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What Should We Do?: NICU staff questioning our heelsticks

by Dennis Ernst • November 03, 2016

Babies (24)The nurses in our NICU have recently become critical of the placement of our heelsticks on newborns, the frequency of bruising, and the volume of blood we can collect from one stick. Our staff is very well trained and most of the phlebotomists have 5+ years' experience. I have had our trainer observe the staff and confirm they are placing the lancet correctly. Heelsticks are going to bruise, so I don't think there's any way around that. As for volume, the unit manager is stating that there should be a limit to how much blood can be obtained from one skin puncture, beyond which we need to perform a venipuncture, but still put the blood into microcapillary containers rather than collection tubes. It seems to me as long as the blood is flowing we should be able to continue collecting. What should we do?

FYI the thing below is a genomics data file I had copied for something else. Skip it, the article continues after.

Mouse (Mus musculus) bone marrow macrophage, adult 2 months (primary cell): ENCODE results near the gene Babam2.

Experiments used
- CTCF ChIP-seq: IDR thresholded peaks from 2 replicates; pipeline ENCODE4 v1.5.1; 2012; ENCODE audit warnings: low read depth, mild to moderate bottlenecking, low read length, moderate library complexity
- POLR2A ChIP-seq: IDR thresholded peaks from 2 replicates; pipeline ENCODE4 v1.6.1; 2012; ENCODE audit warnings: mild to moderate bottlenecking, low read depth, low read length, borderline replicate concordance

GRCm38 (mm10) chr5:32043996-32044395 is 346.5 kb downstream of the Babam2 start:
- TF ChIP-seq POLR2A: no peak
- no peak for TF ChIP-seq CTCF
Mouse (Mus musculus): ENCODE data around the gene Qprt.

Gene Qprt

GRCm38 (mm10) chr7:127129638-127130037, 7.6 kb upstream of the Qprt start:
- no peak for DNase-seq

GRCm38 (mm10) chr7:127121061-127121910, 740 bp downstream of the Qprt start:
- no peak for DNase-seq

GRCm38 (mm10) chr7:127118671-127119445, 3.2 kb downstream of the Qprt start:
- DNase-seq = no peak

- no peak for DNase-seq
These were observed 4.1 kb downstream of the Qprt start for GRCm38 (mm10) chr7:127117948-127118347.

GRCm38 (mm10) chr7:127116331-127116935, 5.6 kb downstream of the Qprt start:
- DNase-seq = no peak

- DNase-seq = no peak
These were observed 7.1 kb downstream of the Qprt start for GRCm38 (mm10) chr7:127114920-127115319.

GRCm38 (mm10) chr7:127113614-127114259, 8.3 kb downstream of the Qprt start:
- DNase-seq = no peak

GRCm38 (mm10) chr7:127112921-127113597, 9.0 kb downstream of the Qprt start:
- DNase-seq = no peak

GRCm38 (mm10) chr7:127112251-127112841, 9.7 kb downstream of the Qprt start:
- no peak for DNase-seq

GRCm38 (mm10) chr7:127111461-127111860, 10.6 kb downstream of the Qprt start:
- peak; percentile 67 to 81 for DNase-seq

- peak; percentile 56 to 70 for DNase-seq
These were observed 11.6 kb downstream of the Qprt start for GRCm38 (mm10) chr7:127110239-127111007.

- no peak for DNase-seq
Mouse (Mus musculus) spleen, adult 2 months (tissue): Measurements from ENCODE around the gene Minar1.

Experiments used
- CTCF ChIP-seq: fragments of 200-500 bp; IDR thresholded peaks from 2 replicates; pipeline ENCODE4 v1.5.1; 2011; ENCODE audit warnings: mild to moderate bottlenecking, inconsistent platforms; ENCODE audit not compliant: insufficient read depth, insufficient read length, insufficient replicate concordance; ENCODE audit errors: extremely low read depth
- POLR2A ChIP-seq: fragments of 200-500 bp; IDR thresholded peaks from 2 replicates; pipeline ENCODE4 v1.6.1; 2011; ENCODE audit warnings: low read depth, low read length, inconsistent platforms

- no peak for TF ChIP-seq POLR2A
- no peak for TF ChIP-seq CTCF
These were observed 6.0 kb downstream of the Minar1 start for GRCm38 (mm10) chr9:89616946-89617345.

Our response: We wonder why the nurses seem to think your trainer's assessment isn't acceptable. If the criticism is only recent, could it be originating from a new staffer who is misinformed about proper heelstick locations, and is spreading his/her misperceptions? Perhaps you need to show him/her the image in the CLSI skin puncture standard showing the acceptable areas of the heel. Support for his/her perception of the correct location should also be pursued.

Bruising, however, is another matter and should not be accepted as the norm. If you can confirm the frequency and degree, then a conversation with your staff on prewarming and applying pressure is in order.

As for volume limits, we feel confident there is no limit to the amount of blood that should be obtained by one skin puncture or incision. The manager will be hard-pressed to provide evidence in the literature to support his/her position. Tell him/her the committees that write and revise the industry standards for skin puncture and venipuncture are comprised of highly regarded authorities in the industry. Tell him you've contacted the chairholder of both documents, and that we've seen no evidence that the volume of blood obtained from a skin puncture should be limited to a level at which a venipuncture should be performed. As long as the blood is flowing well, there is no issue. 

Transferring venous blood into microcapillary containers seems like a clumsy, dangerous, and unnecessary alternative. We would recommend squelching the idea as an approved technique. 


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